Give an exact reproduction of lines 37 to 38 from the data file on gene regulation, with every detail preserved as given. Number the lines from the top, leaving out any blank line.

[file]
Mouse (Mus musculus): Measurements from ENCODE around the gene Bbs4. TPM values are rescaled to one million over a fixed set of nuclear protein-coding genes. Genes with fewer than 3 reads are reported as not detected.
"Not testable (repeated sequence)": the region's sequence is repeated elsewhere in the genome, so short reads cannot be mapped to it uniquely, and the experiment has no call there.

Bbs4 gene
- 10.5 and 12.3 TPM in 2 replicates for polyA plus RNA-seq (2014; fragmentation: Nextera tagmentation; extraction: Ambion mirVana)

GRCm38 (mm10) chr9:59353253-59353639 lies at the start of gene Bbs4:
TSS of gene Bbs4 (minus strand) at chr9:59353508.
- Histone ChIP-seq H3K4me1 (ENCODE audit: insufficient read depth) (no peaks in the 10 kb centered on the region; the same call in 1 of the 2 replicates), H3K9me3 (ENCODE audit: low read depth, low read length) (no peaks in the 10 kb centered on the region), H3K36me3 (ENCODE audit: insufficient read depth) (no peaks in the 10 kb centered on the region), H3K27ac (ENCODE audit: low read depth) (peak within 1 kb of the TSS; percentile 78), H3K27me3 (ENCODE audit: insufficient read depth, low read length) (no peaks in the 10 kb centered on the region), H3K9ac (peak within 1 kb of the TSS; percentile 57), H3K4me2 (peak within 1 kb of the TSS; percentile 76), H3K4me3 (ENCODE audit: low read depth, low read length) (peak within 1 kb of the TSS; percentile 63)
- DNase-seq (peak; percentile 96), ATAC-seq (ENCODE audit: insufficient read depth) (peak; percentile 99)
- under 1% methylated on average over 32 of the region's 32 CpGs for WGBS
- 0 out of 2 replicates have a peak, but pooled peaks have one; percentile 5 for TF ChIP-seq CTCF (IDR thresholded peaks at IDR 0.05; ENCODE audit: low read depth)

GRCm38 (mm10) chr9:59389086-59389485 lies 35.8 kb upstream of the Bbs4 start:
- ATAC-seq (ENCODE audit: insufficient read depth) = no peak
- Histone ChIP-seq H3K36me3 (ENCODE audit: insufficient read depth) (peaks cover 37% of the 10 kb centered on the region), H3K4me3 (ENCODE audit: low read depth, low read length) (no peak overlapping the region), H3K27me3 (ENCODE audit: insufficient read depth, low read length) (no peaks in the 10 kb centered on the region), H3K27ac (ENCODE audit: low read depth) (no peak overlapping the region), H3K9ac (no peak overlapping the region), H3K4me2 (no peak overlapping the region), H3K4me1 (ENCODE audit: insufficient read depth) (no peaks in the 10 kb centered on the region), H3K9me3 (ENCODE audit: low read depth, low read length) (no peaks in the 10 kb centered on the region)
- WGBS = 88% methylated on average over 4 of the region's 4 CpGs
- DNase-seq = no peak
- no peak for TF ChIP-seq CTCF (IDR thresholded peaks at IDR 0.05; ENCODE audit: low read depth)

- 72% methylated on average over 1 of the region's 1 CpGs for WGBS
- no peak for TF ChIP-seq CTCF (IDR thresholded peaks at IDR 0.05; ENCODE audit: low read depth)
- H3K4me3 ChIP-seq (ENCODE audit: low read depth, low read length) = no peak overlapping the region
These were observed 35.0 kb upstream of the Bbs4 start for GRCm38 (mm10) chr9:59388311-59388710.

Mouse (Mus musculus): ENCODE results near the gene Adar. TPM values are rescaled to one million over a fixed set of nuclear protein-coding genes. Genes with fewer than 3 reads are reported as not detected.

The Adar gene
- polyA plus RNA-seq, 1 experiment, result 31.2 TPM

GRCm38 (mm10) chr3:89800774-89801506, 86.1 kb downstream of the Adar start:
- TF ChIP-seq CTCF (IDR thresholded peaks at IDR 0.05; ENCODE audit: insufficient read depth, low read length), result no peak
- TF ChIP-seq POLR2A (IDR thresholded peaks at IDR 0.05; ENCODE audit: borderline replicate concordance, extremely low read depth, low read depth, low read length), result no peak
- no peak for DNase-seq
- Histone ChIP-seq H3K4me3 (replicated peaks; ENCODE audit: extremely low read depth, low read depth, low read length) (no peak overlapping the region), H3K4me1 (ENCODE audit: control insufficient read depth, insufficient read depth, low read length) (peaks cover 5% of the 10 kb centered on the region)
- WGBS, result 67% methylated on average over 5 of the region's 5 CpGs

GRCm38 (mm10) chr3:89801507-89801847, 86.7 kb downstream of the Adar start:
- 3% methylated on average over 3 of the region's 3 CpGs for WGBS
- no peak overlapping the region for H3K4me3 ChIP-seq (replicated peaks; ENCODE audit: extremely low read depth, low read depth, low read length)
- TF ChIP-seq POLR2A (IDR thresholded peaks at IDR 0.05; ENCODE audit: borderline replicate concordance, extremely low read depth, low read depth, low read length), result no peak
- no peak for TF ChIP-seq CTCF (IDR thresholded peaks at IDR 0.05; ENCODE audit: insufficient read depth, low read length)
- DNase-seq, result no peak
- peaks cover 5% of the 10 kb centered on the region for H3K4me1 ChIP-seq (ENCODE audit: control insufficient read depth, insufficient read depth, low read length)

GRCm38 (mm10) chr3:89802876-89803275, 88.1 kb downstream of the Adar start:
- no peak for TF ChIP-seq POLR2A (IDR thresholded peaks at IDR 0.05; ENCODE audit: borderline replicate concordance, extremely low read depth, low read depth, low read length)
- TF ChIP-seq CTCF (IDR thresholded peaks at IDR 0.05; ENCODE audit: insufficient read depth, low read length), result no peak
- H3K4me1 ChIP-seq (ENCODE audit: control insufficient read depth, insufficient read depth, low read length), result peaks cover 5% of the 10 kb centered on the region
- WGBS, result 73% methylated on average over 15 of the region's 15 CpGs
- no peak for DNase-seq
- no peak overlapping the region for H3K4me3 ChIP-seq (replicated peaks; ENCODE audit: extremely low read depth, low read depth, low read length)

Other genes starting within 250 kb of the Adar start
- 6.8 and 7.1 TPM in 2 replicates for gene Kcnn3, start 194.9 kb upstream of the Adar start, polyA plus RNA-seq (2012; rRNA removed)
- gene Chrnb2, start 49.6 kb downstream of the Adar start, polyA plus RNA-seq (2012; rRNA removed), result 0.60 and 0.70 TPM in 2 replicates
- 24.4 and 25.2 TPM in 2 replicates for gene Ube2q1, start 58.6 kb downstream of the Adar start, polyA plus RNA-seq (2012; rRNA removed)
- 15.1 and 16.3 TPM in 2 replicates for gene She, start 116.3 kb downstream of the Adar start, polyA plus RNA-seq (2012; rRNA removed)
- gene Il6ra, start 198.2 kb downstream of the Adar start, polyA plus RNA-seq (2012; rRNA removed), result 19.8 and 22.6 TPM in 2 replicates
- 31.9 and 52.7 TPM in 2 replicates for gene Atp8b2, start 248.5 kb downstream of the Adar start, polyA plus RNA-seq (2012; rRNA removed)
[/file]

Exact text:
GRCm38 (mm10) chr3:89802876-89803275, 88.1 kb downstream of the Adar start:
- no peak for TF ChIP-seq POLR2A (IDR thresholded peaks at IDR 0.05; ENCODE audit: borderline replicate concordance, extremely low read depth, low read depth, low read length)